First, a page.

Wednesday, January 19

What weakens one PGM miner strengthens the rest


Last week, Royal Bafokeng Platinum (RBPlat) largest shareholder, Royal Bafokeng Holdings, surprised the market by rejecting Impala Platinum (Implats) proposals for a full acquisition of RBPlat, agreeing to sell 32.8% of its stake. (with options to take it up to 33.3%) to Northam Platinum.

Read: Northam overtakes Impala Platinum with R17bn deal with Royal Bafokeng

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Not only that, but Northam Platinum offered 18,050 cents per share (cps), or a 50% premium over the market price of around 12,000 cps.

Given that Implats’ operations in Rustenburg are contiguous with those of RBPlat, the original acquisition made a lot of operational sense. In essence, little would change and Implats would simply run a large collection of mines and shafts in the same area, extracting returns to scale from this position and its existing sunk costs (see map below).

Regional map of the Rustenburg PGM mines around Implats and RBPlat

Source: Impala Platinum

On the other hand, the Northam mines are not next to RBPlat …

So why the surprise deal? And why the huge premium?

Hear: Albertinah Kekana, CEO of Royal Bafokeng Holdings, on the Northam Platinum deal

Pure speculation

What follows is pure speculation, as Northam (and RBPlat) have not discussed the details and reasons for the deal.

First, the reality is that Eskom represents a major impediment to the development of a new platinum group metals (PGM) mine and Waterberg is probably the last potential opportunity for this. If one can get a significant stake in a long-lived PGM mine, this opportunity might be worth seizing, in the same way that Sibanye-Stillwater (code: SSW) turned hard and fast in the acquisition that gave it the upper hand. the second half of his name.

Put another way, if the PGM basket (particularly platinum, which RBPlat has a higher relative weight than Northam) continues to be a key product in the global Green Energy Transition, then there may be years of buoyant PGM basket prices. .

And, in a world where there are almost no major new sources of PGM, you buy that you can when you can.

Second, within a few years, 50% of RBPlats’ concentrates processing could be shifted from Implats to Northam with obvious economic benefits for the latter. Additionally, Northam technical information could add a few percentage points to RBPlats concentrate recoveries. Progressively, these two benefits could generate a substantial increase in the final results of the respective operations.

Third, this transaction is likely to be financially positive. While you should value mines on the basis of net present value, where both groups mine more or less the same underlying commodity, using a price-earnings (PE) ratio can be a relatively easy way to see if a transaction is likely is beneficial to the acquirer.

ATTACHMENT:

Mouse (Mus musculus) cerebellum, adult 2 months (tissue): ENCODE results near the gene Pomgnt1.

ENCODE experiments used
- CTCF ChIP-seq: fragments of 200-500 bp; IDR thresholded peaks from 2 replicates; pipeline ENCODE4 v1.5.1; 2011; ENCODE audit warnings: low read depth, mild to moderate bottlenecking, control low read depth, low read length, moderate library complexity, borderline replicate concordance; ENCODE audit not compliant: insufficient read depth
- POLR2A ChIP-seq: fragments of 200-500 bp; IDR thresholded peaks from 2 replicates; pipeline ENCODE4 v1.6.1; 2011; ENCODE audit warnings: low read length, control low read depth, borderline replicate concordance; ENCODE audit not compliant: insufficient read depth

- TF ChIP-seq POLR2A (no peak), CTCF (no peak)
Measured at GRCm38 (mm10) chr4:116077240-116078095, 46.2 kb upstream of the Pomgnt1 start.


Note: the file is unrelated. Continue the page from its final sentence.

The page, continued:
At 18,050 cps, RBPlats shares have a PE of 6.3x. Since a large part of this deal is Northam issuing shares itself, the PE of Northam shares of 7.7x implies that this deal is in fact beneficial to Northam shareholders (this is even more true when you have take into account the cash element of the agreement). .

In other words, you are issuing 7.7x paper to buy 6.3x paper, or capturing an 18% discount in relative ratings between the market multiples of the script. Using some undilutable cash only enhances this advantage for Northam shareholders.

Finally, and probably less subtly, this deal may starve Implats Rustenburg’s operations of oxygen.

Implats’ operations in Rustenburg are running out of time and already “tax” part of the RBPlats land. Check out Life of Mine (LoM) below for Implats resources, and watch Rustenburg’s ounces drop dramatically over a period of five to seven years (considered very short LoM for a PGM operation).

Profile of Estimated Mine Life in Ounces of Implats (Rustenburg in light blue)

Source: Impala Platinum

In the middle of last year, Implats decided not to exercise its option to take control of the major Waterberg project from Platinum Group Metals (NYSE: PLG). In hindsight, this decision was likely based on the fact that it was reliant on the RBPlats acquisition, especially since it has more than enough cash to do so.

So after the Northam coup, Implats finds itself in a tight corner, with the clock ticking on the viability of its Rustenburg operations.

What will Implats do now?

Will it look to acquire large blocks of shares in RBPlat at an even higher premium from other large RBPlat shareholders to spoil Northam’s long-term plans, or will it start preparing to sell some of its land and assets to RBPlat?

What is apparent is that what was at first glance a strange acquisition by Northam, may in fact have the effect of cornering Implats. And while the deal may make some sense for Northam, it certainly weakens Impala’s operations in Rustenburg significantly.

And, simply put, what makes one PGM miner weaker makes the rest stronger.

Keith McLachlan is Chief Investment Officer at Integral Asset Management.

* Clients of McLachlan and Integral Asset Management own shares in Northam Platinum Holdings.


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